By Gary Schuster, Esq.

A proposed law is now pending in the New York State legislature that could mean significant new opportunities for New York artists, arts organizations and communities.

The bill is called the New York State Cultural Development Areas Act (Assembly bill A3433A, Senate bill S3317). The bill’s many co sponsors include Hudson Valley Assembly members Richard Brodsky, Kevin Cahill and Aileen Gunther. The bill demonstrates the lawmakers’ recognition that the arts can create jobs, economic growth, increased tax revenues and revitalized neighborhoods. In particular, the bill’s sponsors state:

It has been shown — as detailed in Richard Florida’s report the “Creative Engine” — that those communities with a strong local arts community often are home to creative thinkers in all industries. Vibrant arts communities often supplement arts education, and provide for leisure and intellectual stimulation. By supporting a local crop of creative people, companies seeking ingenuity in their workforce often gravitate to those communities that can cater to this population.

The bill is primarily an economic development measure, much like the well known Empire Zone program. It authorizes the creation of 2 to 4 Cultural Development Areas (CDAs) in the State. Every county may propose CDAs, but the final selection will be made by the State Commissioner for Economic Development. A county’s selection of a CDA requires adoption of a plan for the CDA and passage of a local law. Criteria include: the CDA must be less than 2 square miles; at least 25% of the CDA must be vacant, abandoned or otherwise available for development; and the CDA must have at least one “arts corporation”, or must have one within a year.

The county plan must demonstrate how creation of a CDA is necessary to create or enhance arts corporations, preserve cultural heritage or stimulate development of an arts community, and how the CDA will have a positive impact on the local economy.

The bill also calls for the designation of 100 Cultural Assets throughout the State. These are buildings owned by arts corporations which are used primarily for the presentation or exhibition of artistic or cultural performances or exhibits. The purpose of designating Cultural Assets is to provide them with benefits even though they are located outside CDAs. As with CDAs, any county, city town or village may designate a Cultural Asset by passing a local law, but the final selection will be made by the State Commissioner for Economic Development.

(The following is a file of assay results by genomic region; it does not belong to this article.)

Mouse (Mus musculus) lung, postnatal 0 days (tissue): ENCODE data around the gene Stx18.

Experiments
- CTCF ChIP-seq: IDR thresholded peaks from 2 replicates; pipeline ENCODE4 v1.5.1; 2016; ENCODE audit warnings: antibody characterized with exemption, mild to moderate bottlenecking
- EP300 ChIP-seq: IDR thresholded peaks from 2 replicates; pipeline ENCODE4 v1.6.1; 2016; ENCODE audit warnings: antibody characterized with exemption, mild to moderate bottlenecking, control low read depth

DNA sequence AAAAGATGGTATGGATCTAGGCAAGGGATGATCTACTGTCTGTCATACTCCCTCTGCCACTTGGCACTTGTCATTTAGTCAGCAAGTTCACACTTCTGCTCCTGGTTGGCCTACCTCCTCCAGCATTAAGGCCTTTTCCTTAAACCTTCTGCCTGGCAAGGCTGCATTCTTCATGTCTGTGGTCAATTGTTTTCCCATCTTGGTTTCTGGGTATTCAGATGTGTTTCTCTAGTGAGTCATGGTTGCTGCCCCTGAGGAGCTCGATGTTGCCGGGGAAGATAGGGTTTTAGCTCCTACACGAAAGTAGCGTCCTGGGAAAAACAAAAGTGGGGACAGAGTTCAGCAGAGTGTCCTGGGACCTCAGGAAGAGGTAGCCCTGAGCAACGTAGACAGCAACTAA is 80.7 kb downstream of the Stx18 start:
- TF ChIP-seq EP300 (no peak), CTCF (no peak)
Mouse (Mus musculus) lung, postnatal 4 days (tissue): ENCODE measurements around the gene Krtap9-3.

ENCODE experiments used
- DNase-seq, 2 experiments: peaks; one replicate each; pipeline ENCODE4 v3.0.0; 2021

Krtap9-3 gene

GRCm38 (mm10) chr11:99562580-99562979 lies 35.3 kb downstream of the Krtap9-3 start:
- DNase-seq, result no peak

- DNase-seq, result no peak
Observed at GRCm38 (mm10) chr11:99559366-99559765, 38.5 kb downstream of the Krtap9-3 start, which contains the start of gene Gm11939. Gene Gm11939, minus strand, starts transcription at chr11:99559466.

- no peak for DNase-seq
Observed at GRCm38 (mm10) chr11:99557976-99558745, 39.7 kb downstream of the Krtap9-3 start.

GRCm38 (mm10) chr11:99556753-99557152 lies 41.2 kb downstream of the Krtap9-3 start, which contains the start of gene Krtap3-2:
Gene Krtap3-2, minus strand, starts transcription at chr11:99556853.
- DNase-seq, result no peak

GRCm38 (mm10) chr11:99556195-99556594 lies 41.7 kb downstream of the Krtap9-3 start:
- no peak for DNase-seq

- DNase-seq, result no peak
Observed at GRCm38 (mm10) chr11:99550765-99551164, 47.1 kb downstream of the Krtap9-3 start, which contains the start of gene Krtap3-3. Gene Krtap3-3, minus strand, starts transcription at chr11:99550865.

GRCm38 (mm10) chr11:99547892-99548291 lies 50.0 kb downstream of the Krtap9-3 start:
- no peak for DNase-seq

Arts corporations in CDAs and Cultural Assets will be eligible for benefits that include real property tax exemption, utility tax exemption, investment tax credit, employment incentive credit, wage tax credit, sales and use tax exemption, and gas or electric rates reduction. Some of these benefits may also be available to partnerships of which an arts corporation is a partner.

The bill has many other provisions covering such matters as job training and placement, and health insurance. Fundraising and capital formation are addressed through the authorization of CDA capital corporations and facilitation of the issuance of private activity bonds for the benefit of municipalities or arts corporations. There is also a personal State income tax credit for individuals who make qualified investments in or donations to CDA capital corporations. The entire text of the bill and further information is available on the Internet at

Communities selected for CDAs are likely to become economic magnets where the creative community would open studios, galleries, production facilities and performance venues, in the process creating jobs, stimulating commerce and enhancing tax revenues. Several Hudson Valley communities seem to be suitable for selection as CDAs including Cornwall, Fishkill, Hyde Park, Newburgh, Rhinebeck, Sugar Loaf and Woodstock. It is hard to predict how the CDA Act will fare. The bill was introduced in 2004 but failed to gain passage. Contacting your State Senator and Assembly member could help make a difference this year. If the bill does become law, county and arts leaders throughout Hudson Valley should be encouraged to work together to coordinate their selections of CDAs and Cultural Assets.

Gary Schuster is an attorney with Jacobowitz & Gubits, LLP, in Walden, New York. The information in this article is for general information purposes only. It is not, nor is it intended to be, legal advice for any particular person or circumstance, or for Internal Revenue Code purposes as described in IRS Circular 230. This article is no substitute for obtaining legal advice from an attorney based on your particular circumstances.